Following the tail risks flagged out in our global financials sector rating downgrade (Global Financials – Higher growth risks ahead), the 2Y-10Y US Treasury yield curve has inverted for a second time this year reflecting increased recessionary worries by the bond markets. Our house view remains cautious (Investment strategy: Beware of bear rally, focus on selective opportunities) on global equities and recession risks are expected to remain elevated. Other than the treasury yield curve, other key indicators we continue to monitor include the US Conference board leading economic index (which has started to soften) and potential inflection points in the unemployment rate.
Given the financials sector’s macro sensitivity and our view that we are likely in the last leg of the rate trade for the sector, we reiterate our earlier advice for sector weights to be prudently managed within investors’ portfolios. Our economist expects the Fed funds rate will likely peak in early 2023 (Macroeconomics: US technical recession not real (yet)). Thereafter, market attention could shift towards the potential for a reversal in policy next year should economic growth or inflationary pressures ease more meaningfully. In terms of sector implications, this suggests a continued mixed outlook for global banks (Tussle between rate benefits and recession worries) in the coming quarters. While banks are entering the downturn with stronger balance sheets compared to past recessions and guidance remains fairly constructive helped by re-opening tailwinds, near-term share price performance will likely remain pressured as downside risks to growth have increased with aggressive rate hikes in 2H22 (Macroeconomics: Fed hikes & recession risks).
The MSCI Singapore Financials Index has lagged the broad Singapore equity market over the past months since our downgrade of the global financials sector and advice to take some profits off the table. Due to the Federal Reserve’s (Fed) determination to combat elevated inflation, our economist expects the Fed funds rates may hit 3.75-4% by early 2023 (Macroeconomics: US technical recession not real (yet)). This implies rate-sensitive Singapore banks should still see net interest income (NII) growth and net interest margins (NIM) expansion in the coming quarters, which is supportive for overall earnings and dividends.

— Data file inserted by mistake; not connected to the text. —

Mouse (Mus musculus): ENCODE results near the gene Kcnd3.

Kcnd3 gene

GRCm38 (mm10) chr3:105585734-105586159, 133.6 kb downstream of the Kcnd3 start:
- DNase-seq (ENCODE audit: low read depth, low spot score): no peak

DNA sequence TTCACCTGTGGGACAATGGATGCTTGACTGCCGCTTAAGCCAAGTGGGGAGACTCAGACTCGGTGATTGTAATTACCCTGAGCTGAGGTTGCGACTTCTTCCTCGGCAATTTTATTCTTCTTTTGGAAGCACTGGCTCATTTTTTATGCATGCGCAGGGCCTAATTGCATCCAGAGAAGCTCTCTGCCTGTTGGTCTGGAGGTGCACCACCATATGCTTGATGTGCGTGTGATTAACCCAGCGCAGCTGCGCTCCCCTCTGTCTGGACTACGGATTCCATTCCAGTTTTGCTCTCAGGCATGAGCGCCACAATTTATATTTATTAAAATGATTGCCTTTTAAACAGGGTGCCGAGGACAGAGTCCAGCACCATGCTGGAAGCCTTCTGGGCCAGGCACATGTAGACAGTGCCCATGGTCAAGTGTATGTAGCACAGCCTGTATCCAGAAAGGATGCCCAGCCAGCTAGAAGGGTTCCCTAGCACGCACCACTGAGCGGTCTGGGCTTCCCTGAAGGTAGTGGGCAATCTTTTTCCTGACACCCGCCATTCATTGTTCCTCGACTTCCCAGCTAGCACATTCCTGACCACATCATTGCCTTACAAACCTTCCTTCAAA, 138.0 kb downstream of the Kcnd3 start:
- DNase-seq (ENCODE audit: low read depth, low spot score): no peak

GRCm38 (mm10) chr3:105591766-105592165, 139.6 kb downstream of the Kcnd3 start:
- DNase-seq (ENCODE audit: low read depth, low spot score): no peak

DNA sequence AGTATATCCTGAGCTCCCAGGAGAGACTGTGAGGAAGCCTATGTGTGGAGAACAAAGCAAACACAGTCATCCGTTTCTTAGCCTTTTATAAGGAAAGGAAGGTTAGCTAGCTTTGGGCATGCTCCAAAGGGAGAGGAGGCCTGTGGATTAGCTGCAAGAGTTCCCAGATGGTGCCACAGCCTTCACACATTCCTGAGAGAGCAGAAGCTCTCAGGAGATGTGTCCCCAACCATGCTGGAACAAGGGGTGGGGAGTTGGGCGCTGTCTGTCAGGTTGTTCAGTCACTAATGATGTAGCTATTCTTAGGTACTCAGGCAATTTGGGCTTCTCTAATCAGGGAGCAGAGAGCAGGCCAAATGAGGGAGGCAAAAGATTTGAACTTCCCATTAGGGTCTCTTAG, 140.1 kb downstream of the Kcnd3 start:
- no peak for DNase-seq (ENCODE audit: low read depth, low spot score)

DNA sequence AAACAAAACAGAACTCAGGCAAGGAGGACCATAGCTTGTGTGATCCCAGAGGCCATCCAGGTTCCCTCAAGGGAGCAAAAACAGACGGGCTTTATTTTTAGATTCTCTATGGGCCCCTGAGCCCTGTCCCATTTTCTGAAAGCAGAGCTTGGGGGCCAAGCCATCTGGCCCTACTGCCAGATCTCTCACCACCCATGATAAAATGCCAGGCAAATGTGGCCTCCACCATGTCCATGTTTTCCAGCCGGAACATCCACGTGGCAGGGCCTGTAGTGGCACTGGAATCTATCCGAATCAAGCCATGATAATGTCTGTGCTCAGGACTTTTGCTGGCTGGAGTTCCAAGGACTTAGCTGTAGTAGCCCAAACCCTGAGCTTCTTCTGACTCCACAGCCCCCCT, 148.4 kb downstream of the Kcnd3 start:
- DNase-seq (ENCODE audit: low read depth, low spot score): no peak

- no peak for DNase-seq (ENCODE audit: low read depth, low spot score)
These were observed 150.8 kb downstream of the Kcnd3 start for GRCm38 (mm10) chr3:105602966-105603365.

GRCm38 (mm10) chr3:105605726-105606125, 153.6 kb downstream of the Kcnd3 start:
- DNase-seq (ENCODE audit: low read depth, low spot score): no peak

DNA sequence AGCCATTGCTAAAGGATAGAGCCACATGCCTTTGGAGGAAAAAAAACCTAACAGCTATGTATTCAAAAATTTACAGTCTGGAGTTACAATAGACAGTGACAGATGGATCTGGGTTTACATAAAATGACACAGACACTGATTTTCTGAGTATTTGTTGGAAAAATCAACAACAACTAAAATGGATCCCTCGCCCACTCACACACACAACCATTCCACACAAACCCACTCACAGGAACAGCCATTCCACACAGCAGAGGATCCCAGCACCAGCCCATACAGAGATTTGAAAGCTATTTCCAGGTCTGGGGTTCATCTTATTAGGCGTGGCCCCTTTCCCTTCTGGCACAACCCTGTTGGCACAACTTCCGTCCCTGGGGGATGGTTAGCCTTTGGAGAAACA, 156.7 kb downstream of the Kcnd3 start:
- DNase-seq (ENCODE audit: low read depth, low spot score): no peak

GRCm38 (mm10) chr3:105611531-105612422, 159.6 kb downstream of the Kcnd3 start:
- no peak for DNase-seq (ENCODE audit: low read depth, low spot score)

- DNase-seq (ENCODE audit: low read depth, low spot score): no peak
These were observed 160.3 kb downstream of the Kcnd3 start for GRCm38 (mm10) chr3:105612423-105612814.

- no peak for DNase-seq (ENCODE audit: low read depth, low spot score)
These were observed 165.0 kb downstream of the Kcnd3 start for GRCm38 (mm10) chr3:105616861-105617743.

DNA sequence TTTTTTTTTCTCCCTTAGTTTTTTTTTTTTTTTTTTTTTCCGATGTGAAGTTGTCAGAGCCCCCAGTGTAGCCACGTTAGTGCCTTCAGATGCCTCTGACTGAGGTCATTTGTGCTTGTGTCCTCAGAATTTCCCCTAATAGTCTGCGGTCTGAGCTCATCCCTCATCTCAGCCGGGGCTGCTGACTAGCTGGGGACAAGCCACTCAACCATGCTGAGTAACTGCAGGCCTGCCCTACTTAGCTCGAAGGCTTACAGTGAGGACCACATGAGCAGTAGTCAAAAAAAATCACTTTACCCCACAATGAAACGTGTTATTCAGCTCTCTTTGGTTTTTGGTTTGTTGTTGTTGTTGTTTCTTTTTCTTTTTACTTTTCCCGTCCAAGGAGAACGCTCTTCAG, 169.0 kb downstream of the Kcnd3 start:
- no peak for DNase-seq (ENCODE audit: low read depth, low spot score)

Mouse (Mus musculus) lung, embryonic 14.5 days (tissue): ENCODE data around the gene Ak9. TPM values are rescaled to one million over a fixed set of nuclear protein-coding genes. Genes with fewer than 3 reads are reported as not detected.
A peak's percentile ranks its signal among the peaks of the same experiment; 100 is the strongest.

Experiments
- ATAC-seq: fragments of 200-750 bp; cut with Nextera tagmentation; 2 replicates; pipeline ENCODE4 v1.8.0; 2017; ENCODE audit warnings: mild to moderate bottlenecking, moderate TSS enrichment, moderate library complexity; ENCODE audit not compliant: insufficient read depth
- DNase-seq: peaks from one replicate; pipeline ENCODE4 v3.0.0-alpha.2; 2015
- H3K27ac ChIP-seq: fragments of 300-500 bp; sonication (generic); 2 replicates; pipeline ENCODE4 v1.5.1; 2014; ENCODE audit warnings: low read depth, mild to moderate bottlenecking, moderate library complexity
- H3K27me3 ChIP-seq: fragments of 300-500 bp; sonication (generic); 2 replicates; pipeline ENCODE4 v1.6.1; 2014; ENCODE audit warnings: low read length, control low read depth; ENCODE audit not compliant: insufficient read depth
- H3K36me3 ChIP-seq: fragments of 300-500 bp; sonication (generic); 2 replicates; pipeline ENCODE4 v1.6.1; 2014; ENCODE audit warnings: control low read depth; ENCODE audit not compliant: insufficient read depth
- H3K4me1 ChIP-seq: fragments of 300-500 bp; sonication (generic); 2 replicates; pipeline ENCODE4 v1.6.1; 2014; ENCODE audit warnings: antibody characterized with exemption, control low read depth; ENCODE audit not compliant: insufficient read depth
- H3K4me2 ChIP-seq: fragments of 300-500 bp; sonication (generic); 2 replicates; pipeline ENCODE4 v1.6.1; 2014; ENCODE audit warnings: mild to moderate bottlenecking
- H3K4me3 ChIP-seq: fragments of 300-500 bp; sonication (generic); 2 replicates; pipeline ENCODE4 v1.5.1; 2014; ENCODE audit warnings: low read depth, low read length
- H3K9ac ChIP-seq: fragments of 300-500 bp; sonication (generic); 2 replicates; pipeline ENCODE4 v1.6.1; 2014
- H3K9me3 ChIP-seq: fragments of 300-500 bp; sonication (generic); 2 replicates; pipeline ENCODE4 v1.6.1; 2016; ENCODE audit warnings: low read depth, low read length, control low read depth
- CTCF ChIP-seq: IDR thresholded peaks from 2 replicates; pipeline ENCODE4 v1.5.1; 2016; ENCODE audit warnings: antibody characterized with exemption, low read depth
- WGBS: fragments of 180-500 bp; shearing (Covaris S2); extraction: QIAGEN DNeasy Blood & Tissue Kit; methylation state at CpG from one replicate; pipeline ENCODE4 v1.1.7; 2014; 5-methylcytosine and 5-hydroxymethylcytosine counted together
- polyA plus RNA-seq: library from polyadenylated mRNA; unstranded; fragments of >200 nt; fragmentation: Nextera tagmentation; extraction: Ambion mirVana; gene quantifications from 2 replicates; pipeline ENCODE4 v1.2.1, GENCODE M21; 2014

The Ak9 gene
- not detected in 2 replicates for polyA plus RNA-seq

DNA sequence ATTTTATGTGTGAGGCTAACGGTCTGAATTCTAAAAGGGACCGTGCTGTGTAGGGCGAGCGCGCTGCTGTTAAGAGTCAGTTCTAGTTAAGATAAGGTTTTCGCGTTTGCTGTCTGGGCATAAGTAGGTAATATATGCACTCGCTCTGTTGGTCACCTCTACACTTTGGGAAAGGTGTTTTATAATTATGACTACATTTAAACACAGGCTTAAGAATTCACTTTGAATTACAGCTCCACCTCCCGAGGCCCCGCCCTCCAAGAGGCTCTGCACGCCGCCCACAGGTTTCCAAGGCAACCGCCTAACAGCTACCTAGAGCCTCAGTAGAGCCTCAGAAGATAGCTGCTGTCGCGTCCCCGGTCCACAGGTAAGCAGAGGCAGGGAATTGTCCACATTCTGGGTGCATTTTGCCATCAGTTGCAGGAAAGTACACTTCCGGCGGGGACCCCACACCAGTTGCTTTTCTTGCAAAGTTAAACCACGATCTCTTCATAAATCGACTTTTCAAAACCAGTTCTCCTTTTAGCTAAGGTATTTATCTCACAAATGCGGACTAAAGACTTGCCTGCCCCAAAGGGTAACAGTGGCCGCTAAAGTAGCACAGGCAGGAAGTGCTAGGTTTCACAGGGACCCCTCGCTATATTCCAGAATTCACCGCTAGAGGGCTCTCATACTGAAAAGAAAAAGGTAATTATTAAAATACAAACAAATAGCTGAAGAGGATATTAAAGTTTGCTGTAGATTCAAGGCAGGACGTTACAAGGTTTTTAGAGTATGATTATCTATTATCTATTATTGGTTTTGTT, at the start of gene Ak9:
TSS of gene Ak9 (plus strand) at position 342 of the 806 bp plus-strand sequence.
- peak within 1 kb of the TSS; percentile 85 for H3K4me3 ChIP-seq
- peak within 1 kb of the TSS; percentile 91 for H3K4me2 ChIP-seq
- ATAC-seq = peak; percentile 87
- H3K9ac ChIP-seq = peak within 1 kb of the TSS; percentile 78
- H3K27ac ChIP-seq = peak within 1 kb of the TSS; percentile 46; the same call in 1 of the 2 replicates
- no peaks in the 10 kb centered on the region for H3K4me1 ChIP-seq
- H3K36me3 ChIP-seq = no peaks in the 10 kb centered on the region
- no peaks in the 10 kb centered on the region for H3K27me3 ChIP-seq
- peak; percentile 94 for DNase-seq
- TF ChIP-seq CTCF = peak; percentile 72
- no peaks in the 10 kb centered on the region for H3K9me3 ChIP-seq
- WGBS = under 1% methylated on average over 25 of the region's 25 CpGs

In this report, we highlight key takeaways from Singapore banks’ recent 2Q22 earnings releases, which was a resilient set of results with aggregate sector profits growing ~9% from a year ago. Common sector trends include NII growth and NIM expansion as the rate transmission continued to flow through, which helped to mitigate weaker non-interest income as wealth management and investment banking fees were negatively impacted by weaker capital markets and more cautious investor appetite.
While the broad tone continues to be fairly constructive due to earnings upside from rates and resilient asset quality outlook (supported by current general provisions (GP) levels and recent stress test results), Singapore banks also flagged out higher macro uncertainties.
The overall guidance has turned more circumspect and watchful for spillover risks into Asia from a potential US recession next year amid more elevated geopolitical tensions and inflationary pressures globally, which is in line with our neutral stance on the sector. Looking ahead, while we expect sector provisions to normalize for Singapore banks, we do not expect a material build-up at this point due to solid GP reserves already in place which is close to ~90bps for DBS and UOB, higher than their respective provisions taken in 2020 during the Covid-19 pandemic (~57bps and 83bps of loans for DBS and UOB respectively). Should a soft-landing scenario emerge or macro worries ease into 2023, potential catalysts include improvements in sector return on equity (ROE) ratios and capital management expectations.